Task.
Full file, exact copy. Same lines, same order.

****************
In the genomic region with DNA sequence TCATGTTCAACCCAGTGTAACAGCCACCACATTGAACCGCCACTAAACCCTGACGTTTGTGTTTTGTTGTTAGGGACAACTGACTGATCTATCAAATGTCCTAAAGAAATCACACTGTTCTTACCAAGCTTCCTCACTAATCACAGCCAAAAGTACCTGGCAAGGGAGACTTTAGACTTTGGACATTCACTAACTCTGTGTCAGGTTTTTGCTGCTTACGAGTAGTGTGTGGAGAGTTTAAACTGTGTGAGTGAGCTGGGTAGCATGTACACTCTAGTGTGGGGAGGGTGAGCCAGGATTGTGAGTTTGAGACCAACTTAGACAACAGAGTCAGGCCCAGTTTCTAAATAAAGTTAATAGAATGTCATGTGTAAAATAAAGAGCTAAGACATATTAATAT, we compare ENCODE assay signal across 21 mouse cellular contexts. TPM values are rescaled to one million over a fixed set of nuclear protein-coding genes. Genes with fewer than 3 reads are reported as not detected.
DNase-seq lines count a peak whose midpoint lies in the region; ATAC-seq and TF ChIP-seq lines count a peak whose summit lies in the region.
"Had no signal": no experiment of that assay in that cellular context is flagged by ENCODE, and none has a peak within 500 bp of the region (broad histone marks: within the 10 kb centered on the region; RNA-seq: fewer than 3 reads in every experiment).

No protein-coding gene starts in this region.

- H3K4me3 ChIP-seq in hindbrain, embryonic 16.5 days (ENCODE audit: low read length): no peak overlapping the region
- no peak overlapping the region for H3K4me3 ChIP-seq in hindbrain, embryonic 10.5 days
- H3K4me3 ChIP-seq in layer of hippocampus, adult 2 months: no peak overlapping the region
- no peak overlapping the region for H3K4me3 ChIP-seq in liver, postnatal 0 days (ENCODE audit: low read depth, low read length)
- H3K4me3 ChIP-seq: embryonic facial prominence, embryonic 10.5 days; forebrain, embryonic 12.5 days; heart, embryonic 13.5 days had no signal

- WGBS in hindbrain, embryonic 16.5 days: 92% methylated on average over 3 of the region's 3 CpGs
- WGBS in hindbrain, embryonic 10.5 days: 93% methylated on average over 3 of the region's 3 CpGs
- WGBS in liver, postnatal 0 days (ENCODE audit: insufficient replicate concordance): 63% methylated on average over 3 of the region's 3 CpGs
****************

In the genomic region with DNA sequence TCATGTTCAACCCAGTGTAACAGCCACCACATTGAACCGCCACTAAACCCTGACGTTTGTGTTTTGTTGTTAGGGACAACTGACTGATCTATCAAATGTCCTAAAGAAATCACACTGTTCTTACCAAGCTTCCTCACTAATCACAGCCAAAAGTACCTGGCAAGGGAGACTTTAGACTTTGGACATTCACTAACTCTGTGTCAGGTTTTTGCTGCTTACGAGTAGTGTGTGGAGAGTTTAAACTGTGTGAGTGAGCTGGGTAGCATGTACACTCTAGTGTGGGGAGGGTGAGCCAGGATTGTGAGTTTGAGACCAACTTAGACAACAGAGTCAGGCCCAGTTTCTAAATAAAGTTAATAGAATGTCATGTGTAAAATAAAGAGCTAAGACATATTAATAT, we compare ENCODE assay signal across 21 mouse cellular contexts. TPM values are rescaled to one million over a fixed set of nuclear protein-coding genes. Genes with fewer than 3 reads are reported as not detected.
DNase-seq lines count a peak whose midpoint lies in the region; ATAC-seq and TF ChIP-seq lines count a peak whose summit lies in the region.
"Had no signal": no experiment of that assay in that cellular context is flagged by ENCODE, and none has a peak within 500 bp of the region (broad histone marks: within the 10 kb centered on the region; RNA-seq: fewer than 3 reads in every experiment).

No protein-coding gene starts in this region.

- H3K4me3 ChIP-seq in hindbrain, embryonic 16.5 days (ENCODE audit: low read length): no peak overlapping the region
- no peak overlapping the region for H3K4me3 ChIP-seq in hindbrain, embryonic 10.5 days
- H3K4me3 ChIP-seq in layer of hippocampus, adult 2 months: no peak overlapping the region
- no peak overlapping the region for H3K4me3 ChIP-seq in liver, postnatal 0 days (ENCODE audit: low read depth, low read length)
- H3K4me3 ChIP-seq: embryonic facial prominence, embryonic 10.5 days; forebrain, embryonic 12.5 days; heart, embryonic 13.5 days had no signal

- WGBS in hindbrain, embryonic 16.5 days: 92% methylated on average over 3 of the region's 3 CpGs
- WGBS in hindbrain, embryonic 10.5 days: 93% methylated on average over 3 of the region's 3 CpGs
- WGBS in liver, postnatal 0 days (ENCODE audit: insufficient replicate concordance): 63% methylated on average over 3 of the region's 3 CpGs